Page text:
April 29, 2011

Looking Back

Published April 20, 2011, issue of April 29, 2011.
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100 Years Ago in The Forward

News has arrived from Tangier, Morocco, that a pogrom was perpetrated on the Jews of a town called Makvints. The town, which has about 30,000 residents, one-third of them Jews, was apparently taken over by a tribe called the Zamudim. The tribe attacked on the orders of Sultan Moulay Ahmed, who is a rival to the ruler of the country. The Zamudim, apparently fanatic Muslims, attacked the Jewish quarter, laid waste to Jewish-owned stores and beat any Jew they happened to find. A number of Jews were killed. In the meantime, the surviving Jews are awaiting the arrival of the French army to come and restore order.

75 Years Ago in The Forward


The lifeless body of 10-month old Jackie Horowitz, who was kidnapped from his home on Manhattan’s Lower East Side a number of months ago, was found floating in the East River, just a few blocks from where he was last seen. A local lunatic, Gussie Freedman, was charged with the murder and is being held at the Creedmor Psychiatric Center. Jackie’s parents, Max and Dina Horowitz, had gone to visit Max’s parents a few blocks away. While they were there, they left the baby in the carriage outside with their 3-year-old son, who was playing with other children on the block. When they returned, they found the carriage, and the baby, missing. The children on the block said they saw a strange-looking old woman pushing the carriage. Unfortunately, she was not found until it was too late.**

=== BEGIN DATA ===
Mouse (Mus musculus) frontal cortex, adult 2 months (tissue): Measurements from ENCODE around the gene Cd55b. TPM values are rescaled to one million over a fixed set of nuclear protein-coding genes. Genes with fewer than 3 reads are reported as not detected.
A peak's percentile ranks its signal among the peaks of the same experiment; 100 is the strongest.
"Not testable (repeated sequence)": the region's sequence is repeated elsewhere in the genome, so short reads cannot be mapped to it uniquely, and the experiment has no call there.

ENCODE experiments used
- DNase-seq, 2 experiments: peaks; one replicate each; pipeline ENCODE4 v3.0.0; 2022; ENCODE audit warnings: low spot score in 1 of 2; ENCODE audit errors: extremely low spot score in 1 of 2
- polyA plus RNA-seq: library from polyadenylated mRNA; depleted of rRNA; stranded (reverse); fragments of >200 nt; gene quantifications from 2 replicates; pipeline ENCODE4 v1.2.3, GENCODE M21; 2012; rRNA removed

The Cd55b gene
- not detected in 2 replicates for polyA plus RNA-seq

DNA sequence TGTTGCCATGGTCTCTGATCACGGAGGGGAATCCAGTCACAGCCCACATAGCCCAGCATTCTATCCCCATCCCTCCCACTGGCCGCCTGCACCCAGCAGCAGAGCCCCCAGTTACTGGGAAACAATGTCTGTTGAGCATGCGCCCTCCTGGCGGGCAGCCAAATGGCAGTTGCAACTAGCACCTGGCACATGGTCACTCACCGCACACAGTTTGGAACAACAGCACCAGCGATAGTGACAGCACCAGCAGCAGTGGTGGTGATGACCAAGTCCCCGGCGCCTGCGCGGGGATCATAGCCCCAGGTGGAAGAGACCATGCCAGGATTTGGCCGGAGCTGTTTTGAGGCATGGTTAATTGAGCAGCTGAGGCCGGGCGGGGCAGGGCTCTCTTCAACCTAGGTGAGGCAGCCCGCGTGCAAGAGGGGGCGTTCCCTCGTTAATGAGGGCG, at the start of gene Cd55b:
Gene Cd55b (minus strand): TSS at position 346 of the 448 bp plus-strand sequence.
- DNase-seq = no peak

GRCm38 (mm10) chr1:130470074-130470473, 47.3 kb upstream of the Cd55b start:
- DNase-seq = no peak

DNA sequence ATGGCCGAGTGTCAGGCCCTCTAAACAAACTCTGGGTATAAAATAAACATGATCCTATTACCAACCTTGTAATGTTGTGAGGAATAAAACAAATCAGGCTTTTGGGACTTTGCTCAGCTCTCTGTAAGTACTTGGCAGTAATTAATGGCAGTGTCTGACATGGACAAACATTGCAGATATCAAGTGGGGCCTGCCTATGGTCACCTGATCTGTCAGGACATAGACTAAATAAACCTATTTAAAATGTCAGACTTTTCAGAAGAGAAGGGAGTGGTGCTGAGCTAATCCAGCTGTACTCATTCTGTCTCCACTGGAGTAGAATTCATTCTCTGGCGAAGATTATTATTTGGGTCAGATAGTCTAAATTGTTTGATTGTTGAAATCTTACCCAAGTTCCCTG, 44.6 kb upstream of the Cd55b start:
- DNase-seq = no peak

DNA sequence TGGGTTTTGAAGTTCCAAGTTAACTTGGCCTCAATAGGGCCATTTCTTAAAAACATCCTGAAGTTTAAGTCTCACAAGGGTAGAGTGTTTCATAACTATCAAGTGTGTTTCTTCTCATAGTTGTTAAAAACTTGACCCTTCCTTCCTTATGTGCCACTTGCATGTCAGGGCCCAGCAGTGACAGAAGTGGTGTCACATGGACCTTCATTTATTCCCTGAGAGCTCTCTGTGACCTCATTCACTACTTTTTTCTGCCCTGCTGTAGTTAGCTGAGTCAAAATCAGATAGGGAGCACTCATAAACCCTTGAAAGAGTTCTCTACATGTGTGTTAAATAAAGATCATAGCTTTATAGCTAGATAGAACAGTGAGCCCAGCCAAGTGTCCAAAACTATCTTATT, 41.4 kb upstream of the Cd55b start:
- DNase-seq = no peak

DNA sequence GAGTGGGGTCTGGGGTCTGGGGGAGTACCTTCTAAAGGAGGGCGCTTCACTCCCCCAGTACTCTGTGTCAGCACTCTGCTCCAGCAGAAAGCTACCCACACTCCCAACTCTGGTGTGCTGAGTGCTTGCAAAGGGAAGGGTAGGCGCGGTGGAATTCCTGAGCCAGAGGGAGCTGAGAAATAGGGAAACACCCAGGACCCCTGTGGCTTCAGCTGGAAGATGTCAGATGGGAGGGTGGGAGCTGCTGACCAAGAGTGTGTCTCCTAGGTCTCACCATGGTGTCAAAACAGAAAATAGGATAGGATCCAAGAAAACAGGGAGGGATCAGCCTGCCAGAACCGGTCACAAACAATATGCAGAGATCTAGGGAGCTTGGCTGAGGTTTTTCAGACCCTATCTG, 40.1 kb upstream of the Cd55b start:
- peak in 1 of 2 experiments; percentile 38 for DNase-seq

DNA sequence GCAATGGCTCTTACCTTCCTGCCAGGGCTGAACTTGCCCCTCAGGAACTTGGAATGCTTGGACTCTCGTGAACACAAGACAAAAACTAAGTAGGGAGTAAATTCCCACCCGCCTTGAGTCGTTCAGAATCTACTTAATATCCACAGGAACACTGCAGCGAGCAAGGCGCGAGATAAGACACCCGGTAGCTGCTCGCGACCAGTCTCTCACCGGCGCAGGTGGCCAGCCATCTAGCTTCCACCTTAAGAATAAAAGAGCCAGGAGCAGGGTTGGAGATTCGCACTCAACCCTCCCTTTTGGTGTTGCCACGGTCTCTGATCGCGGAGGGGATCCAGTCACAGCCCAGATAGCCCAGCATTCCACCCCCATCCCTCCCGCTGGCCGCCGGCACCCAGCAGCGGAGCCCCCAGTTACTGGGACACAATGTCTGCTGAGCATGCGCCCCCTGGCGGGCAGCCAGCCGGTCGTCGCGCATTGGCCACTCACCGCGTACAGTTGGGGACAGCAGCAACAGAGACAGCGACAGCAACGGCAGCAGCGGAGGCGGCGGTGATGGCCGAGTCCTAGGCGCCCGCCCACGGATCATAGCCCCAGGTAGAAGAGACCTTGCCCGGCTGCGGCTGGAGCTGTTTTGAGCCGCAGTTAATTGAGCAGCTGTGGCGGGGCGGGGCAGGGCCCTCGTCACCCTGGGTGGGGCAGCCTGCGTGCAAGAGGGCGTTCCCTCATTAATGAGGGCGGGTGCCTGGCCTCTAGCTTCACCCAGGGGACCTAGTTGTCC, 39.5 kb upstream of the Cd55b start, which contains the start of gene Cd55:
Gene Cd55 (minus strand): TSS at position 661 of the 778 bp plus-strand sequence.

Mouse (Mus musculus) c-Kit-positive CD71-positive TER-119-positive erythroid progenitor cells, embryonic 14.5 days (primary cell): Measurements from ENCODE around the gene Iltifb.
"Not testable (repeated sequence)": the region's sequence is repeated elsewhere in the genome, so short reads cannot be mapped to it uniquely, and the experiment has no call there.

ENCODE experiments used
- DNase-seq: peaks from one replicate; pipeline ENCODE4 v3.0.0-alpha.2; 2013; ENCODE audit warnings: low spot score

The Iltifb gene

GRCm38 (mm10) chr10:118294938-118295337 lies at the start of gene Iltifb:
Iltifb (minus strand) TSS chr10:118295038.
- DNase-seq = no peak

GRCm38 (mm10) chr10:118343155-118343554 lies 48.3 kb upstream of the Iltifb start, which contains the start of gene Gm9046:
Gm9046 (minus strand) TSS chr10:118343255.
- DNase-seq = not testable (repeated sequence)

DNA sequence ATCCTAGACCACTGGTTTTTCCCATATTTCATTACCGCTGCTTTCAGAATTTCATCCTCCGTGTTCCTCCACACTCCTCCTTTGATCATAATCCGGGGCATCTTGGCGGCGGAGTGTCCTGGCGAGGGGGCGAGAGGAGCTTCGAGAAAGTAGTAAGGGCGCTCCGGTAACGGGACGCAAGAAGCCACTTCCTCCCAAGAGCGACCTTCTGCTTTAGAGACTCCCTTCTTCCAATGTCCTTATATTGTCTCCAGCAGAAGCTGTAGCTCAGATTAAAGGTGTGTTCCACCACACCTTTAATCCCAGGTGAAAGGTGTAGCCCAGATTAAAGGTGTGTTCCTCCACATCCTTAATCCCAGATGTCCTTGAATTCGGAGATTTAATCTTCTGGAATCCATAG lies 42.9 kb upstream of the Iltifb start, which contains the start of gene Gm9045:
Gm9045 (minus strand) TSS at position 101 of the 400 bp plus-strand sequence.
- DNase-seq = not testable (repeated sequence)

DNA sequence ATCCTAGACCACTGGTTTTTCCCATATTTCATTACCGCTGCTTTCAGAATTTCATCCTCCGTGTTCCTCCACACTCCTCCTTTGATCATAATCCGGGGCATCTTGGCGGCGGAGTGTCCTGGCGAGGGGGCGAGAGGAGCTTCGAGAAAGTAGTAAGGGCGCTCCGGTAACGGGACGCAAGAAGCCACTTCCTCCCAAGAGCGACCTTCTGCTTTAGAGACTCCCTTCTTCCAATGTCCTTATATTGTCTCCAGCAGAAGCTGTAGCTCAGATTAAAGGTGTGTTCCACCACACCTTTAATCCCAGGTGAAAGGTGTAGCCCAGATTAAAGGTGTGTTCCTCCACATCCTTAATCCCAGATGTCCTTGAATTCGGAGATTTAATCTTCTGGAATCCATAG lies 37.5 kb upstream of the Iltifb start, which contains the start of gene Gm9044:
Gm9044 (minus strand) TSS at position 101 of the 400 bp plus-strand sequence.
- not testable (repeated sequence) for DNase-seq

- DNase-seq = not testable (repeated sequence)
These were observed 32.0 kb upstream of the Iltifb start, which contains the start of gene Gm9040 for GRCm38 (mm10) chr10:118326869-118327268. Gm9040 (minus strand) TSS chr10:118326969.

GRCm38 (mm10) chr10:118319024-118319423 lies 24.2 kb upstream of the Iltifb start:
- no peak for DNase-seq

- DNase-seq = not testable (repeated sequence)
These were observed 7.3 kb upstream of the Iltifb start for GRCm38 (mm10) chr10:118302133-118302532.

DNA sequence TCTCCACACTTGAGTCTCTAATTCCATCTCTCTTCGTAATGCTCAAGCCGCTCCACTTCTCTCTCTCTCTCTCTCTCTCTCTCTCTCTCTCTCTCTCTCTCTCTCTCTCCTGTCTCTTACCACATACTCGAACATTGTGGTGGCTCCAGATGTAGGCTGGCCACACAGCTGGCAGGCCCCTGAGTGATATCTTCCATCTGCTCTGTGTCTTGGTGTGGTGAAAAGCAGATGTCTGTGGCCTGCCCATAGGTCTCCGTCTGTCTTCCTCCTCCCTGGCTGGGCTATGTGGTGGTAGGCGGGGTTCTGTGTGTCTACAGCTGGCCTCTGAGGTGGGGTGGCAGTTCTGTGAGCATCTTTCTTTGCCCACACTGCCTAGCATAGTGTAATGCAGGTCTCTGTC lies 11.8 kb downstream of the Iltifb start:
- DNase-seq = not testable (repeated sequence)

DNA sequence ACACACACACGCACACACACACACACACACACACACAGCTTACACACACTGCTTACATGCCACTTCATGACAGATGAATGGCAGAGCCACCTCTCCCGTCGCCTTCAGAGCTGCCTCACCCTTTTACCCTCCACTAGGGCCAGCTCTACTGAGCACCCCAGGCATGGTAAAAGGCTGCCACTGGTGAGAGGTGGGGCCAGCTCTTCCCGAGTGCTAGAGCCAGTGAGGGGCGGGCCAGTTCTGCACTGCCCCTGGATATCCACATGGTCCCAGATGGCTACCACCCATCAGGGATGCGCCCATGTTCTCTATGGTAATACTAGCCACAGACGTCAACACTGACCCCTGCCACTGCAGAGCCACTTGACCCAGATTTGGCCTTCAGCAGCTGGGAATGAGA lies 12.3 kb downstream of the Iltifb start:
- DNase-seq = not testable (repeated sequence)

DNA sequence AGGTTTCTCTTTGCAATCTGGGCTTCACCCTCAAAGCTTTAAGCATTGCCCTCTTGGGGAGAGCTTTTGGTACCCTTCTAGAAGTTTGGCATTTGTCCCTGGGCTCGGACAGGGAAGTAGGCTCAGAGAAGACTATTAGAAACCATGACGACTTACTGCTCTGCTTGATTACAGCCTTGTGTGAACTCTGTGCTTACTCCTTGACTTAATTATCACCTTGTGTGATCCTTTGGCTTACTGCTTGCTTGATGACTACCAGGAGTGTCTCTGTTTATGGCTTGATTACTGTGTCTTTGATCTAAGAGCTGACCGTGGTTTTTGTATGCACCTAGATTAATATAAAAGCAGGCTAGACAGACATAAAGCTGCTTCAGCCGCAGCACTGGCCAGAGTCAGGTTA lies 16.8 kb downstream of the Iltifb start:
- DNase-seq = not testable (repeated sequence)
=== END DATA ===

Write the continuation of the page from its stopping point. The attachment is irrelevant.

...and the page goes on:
50 Years Ago in The Forward

As the Eichmann trial continued into its third week, a document came to light indicating that Eichmann met with the mufti of Jerusalem, Hajj Amin al-Husseini, in connection to Nazi plans to exterminate the Jews. The document indicated that at the request of the mufti, Eichmann canceled a Kindertransport that would have saved 10,000 Jewish children by sending them to Palestine. Also, Dr. Franz Meyer, a former leader of German Jewry, testified that Eichmann had absolute authority over the Jewish question and that the fate of Jewish communities was entirely in his hands. Meyer added that Eichmann entertained any idea, no matter how strange, to liquidate the Jews.


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